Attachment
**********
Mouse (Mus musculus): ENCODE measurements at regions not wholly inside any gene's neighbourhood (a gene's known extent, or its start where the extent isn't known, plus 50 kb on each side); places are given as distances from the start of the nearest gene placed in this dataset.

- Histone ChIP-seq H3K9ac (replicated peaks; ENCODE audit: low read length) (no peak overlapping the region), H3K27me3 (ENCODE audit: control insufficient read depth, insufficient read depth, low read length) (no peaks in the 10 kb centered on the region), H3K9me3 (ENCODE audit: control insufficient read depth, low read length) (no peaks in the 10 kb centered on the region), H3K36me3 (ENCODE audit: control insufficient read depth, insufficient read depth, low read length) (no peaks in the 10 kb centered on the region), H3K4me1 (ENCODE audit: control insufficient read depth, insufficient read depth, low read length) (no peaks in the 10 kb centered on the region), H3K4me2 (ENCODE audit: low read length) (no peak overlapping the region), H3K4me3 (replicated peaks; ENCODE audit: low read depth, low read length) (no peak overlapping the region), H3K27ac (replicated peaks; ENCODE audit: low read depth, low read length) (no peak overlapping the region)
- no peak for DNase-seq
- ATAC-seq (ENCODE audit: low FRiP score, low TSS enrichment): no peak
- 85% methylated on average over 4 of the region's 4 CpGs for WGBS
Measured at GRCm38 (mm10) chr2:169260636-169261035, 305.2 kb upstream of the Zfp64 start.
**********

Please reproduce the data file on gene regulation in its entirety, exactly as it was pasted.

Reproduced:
Mouse (Mus musculus): ENCODE measurements at regions not wholly inside any gene's neighbourhood (a gene's known extent, or its start where the extent isn't known, plus 50 kb on each side); places are given as distances from the start of the nearest gene placed in this dataset.

- Histone ChIP-seq H3K9ac (replicated peaks; ENCODE audit: low read length) (no peak overlapping the region), H3K27me3 (ENCODE audit: control insufficient read depth, insufficient read depth, low read length) (no peaks in the 10 kb centered on the region), H3K9me3 (ENCODE audit: control insufficient read depth, low read length) (no peaks in the 10 kb centered on the region), H3K36me3 (ENCODE audit: control insufficient read depth, insufficient read depth, low read length) (no peaks in the 10 kb centered on the region), H3K4me1 (ENCODE audit: control insufficient read depth, insufficient read depth, low read length) (no peaks in the 10 kb centered on the region), H3K4me2 (ENCODE audit: low read length) (no peak overlapping the region), H3K4me3 (replicated peaks; ENCODE audit: low read depth, low read length) (no peak overlapping the region), H3K27ac (replicated peaks; ENCODE audit: low read depth, low read length) (no peak overlapping the region)
- no peak for DNase-seq
- ATAC-seq (ENCODE audit: low FRiP score, low TSS enrichment): no peak
- 85% methylated on average over 4 of the region's 4 CpGs for WGBS
Measured at GRCm38 (mm10) chr2:169260636-169261035, 305.2 kb upstream of the Zfp64 start.